Why PIMCO Total Return ETF is Beating Its Mutual Fund Counterpart
July 6th at 2:37pm by Tom Lydon
Actively Managed ETFs News:
PIMCO Total Return ETF (NYSEArca: BOND) is outperforming its mutual-fund cousin although both portfolios are overseen by legendary bond manager Bill Gross.
Why the difference in returns? Apparently, size matters. The ETF is off to a fast asset-gathering start after launching in March but is still nimble compared with the massive PIMCO Total Return Fund. As a result, market impact is less of an issue for Gross in the ETF version.
After the bond guru launched the ETF a couple of months back, BOND has more than doubled the performance of PIMCO’s bulky flagship fund.
From inception, the BOND ETF has gathered $1.79 billion in assets and gained 6.2%. The ETF has an expense ratio of 0.55% and a 2.61% 30-day SEC yield. [ETF Chart of the Day: PIMCO Total Return]
In comparison, the PIMCO Total Return Fund Institutional (PTTRX) has $263.4 billion in assets and returned 3.2% since March 1. PTTRX has an expense ratio of 0.46% and a 3.02% 30-day SEC yield.
Observers point to the hefty size of the Total Return Fund as a key difference.
“It’s very difficult to beat the market when you are the market,” Bonnie Baha, head of developed credit at DoubleLine Capital LP, said in a Bloomberg article. “Any choices you make will have an outsized impact when you’re smaller and more nimble. It stands to reason that there will be more opportunities that you can take and fly below the radar.”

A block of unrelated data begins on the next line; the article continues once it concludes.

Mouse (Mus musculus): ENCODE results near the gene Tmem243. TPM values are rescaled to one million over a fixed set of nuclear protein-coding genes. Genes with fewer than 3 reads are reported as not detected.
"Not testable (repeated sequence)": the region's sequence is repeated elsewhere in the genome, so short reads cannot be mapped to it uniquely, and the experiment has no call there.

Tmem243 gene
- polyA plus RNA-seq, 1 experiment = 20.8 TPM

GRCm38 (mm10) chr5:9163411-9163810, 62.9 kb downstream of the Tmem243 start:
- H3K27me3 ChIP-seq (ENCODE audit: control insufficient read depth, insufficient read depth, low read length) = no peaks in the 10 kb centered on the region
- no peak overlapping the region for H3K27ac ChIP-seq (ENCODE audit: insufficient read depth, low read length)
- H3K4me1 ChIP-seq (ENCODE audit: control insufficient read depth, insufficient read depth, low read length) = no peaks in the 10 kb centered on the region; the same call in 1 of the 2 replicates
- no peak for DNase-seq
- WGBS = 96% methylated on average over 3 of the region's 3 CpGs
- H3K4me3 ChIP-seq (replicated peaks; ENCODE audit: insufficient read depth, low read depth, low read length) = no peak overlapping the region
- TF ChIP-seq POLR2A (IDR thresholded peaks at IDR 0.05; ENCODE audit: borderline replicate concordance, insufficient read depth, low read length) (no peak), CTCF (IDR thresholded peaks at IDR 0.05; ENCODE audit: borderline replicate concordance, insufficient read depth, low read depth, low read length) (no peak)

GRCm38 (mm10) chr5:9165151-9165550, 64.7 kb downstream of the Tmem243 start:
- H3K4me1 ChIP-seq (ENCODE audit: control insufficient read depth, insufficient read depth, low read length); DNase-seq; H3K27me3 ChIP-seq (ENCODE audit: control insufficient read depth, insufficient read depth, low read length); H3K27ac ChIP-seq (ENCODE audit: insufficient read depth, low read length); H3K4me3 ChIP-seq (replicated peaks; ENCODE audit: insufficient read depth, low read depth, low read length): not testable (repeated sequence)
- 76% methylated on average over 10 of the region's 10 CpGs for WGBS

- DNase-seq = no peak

The funds have grown as investors have a taken a greater interest in fixed-income assets, which have attracted $35.1 billion over June. [Bond ETFs Remain Top Draw in June]
While investment-grade trading volumes dipped to a daily average of $11.4 billion in June, this year’s low, trading volumes in the largest bond ETFs increased 4%. The Total Return Fund added $1.4 billion in June, whereas the ETF version saw $498.4 million in new inflows.
“Once you get to a certain size, your ability to add value is constrained almost by definition,” Baha added in the Bloomberg story. “If you believe in the efficient-market theory, the bigger you get the more difficult it is to add value because your choices are more limited.”
PIMCO Total Return ETF
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Max Chen contributed to this article.
The opinions and forecasts expressed herein are solely those of Tom Lydon, and may not actually come to pass. Information on this site should not be used or construed as an offer to sell, a solicitation of an offer to buy, or a recommendation for any product.